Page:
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Morris Museum Opens Jersey Rocks: A History of Rock & Roll in the Garden State

The Morris Museum presents Jersey Rocks : A History of Rock & Roll in the Garden State, on view May 5 – September 5, 2011.

The Jersey Rocks exhibition explores rock & roll’s roots, rise, golden age, and evolution in the 1950’s, 60’s and 70’s and beyond, when Jersey was fertile ground for the new sound that rocked the world.

This groundbreaking exhibition, organized by the Morris Museum, explores New Jersey’s pivotal role in the development of the rock & roll genre. Jersey Rocks will explore the rise of rock & roll in New Jersey from its early years through the 1970s and beyond, as “rock” evolved into new genres. This major exhibition will feature musicians, fans, concert venues, events, and DJ’s– many of which made up the world of New Jersey rock & roll.

Beginning with the origins of rock & roll in the late 1940s to early 1950s, the exhibition will explore doo-wop, be-bop, gospel, and rhythm and blues and African-American artists’ contributions to rock’s roots, through photos and videos of performers and their stories. This section will also examine the legacy of Les Paul and his contribution to the technology that made rock & roll—the solid body electric guitar.

The next section will celebrate the rise of rock & roll in the 1950s through mid-1960s. Visitors will travel back in time to Wildwood and the 1950s, where Bill Haley and His Comets debuted “Rock Around the Clock”, and “visit” Palisades Amusement Park and The Clay Cole Show, with performers such as Lesley Gore and Frankie Valli and the Four Seasons, along with Tony Mart’s in Somers Point, NJ, the first “real” rock club on the Jersey Shore. The role of DJ’s and how they helped market and spread rock & roll will be highlighted through personalities, such as Jocko Henderson, Alan Freed, and Cousin Brucie. Through objects such as records, stage clothing, photographs, gold records, and backdrops, performers of the period who will be spotlighted include Joey Dee and the Starliters, Frankie Valli and The Four Seasons, Dionne Warwick, the Shirelles, Connie Francis, Lesley Gore, The Angels, The Delicates, the Happenings, the Critters, the Duprees, Ricky Nelson, and the 1910 Fruitgum Company.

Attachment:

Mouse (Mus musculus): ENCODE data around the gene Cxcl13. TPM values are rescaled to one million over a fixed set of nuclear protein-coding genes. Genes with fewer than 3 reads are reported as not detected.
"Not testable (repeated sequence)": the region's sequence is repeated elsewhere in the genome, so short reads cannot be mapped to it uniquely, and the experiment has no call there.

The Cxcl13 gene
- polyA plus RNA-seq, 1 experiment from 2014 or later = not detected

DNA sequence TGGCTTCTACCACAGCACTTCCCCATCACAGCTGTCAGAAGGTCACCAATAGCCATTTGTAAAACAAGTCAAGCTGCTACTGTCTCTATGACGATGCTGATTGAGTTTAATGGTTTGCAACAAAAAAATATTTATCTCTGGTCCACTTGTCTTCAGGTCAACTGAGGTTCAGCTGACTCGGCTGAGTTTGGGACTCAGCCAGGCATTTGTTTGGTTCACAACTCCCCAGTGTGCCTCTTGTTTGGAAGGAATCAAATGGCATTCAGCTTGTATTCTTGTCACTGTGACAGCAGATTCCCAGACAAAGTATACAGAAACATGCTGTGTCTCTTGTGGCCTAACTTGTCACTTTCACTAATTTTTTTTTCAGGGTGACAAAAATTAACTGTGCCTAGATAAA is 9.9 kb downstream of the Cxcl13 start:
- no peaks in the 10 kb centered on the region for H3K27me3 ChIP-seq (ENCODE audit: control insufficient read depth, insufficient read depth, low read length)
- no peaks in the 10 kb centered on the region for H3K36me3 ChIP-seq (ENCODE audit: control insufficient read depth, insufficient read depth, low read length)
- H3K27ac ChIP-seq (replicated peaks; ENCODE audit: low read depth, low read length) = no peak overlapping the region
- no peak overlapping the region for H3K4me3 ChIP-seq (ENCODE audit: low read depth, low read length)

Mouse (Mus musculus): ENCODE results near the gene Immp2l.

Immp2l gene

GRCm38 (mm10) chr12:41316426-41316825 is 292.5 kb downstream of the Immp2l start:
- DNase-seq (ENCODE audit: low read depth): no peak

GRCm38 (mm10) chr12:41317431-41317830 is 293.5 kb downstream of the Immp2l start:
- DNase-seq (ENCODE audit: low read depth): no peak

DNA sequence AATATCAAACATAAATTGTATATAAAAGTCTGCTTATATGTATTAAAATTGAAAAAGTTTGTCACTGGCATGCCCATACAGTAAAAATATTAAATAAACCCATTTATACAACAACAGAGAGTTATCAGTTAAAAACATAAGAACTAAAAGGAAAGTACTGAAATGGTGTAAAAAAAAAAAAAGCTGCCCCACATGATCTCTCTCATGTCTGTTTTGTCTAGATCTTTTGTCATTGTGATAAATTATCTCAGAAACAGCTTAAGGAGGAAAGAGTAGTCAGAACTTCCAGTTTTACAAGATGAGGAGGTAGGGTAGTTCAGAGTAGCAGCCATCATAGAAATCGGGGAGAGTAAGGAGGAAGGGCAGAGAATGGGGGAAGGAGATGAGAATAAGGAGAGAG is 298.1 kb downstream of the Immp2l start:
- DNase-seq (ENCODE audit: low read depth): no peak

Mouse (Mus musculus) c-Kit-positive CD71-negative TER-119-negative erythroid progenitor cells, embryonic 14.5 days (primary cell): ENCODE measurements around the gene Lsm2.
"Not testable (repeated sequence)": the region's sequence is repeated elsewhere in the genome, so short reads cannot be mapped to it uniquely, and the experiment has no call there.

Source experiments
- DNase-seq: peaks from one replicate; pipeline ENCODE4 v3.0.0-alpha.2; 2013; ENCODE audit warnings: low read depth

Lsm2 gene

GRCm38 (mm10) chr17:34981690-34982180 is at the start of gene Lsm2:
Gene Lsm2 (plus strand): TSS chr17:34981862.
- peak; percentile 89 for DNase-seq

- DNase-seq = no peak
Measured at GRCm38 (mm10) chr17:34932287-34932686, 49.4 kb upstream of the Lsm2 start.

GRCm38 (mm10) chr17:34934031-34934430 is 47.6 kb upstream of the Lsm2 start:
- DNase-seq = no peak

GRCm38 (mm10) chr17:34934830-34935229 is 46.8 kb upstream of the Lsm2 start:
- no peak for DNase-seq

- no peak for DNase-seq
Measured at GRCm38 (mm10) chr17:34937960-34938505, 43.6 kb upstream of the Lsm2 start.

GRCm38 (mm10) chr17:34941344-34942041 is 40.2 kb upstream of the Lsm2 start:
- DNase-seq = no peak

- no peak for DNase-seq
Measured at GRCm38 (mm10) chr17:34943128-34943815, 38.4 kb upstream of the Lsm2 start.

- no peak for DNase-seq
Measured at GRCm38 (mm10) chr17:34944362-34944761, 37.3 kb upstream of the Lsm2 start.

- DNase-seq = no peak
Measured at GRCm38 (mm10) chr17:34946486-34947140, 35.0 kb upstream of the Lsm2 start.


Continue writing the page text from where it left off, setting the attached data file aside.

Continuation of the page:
The golden age of rock & roll, mid 1960s – 1970s, will explore the rising market of rock & roll, the originality of the music and how it increasingly reflected the times (e.g. Vietnam War) and New Jersey’s contributions to the technological revolution that enabled rock & roll to become a national phenomenon. Some of the leading venues and music happenings highlighted include a “visit” to the Atlantic City Pop Festival, held two weeks before Woodstock; Newark Symphony Hall as a concert venue that hosted the Rolling Stones, Peter Paul and Mary, and Jimi Hendrix; and what made the Capitol Theater in Passaic a “substitute” for the Fillmore East. Some of the technological advances featured include an authentic 1960s Guild guitar, made in Hoboken, with a built-in stand; an Ampeg amplifier, made in Linden; and a Guild Echorec, which allowed your voice to echo.

Specific stories include:
The (Young) Rascals – shift in rock & roll, moving away from American Bandstand and becoming more influenced by “psychedelia”
Bruce Springsteen and Steven Van Zandt as teenagers playing at the Upstage Club. Another Jersey Shore venue: The Stone Pony
The Jersey Shore Sound via the history of Asbury Park, where a rock & roll scene emerged as the city underwent a decline
Little Steven and the Disciples of Soul, and Southside Johnny and the Asbury Jukes and their contribution to the Jersey Shore sound

The next section examines how rock splintered in new directions in the mid-1970s and beyond. Four major performers, all NJ natives, that made national and international marks on music, will be highlighted:

Disco queen Gloria Gaynor
Bon Jovi’s appeal as a “hair band”
Hip hop exemplified through Queen Latifah
Pop music through the lens of Whitney Houston’s records
The Misfits and the rise of punk
Other NJ performers to be featured include the Smithereens and Blondie (Deborah Harry).

Throughout the exhibition, visitors will be invited to make a personal statement about rock & roll by designing an album cover, designing a “t-shirt” using magnetic pieces at an interactive station, writing their concert memories, or adding new voices to the exhibition by telling their NJ rock & roll stories on the talk-back wall. At several “lounge” areas throughout the exhibition, visitors will be prompted by question cards to think about the first album/8-track/cassette/CD they ever bought; other New Jersey venues where they saw concerts; and where they think New Jersey rock is headed next.

Image: The Morris Museum

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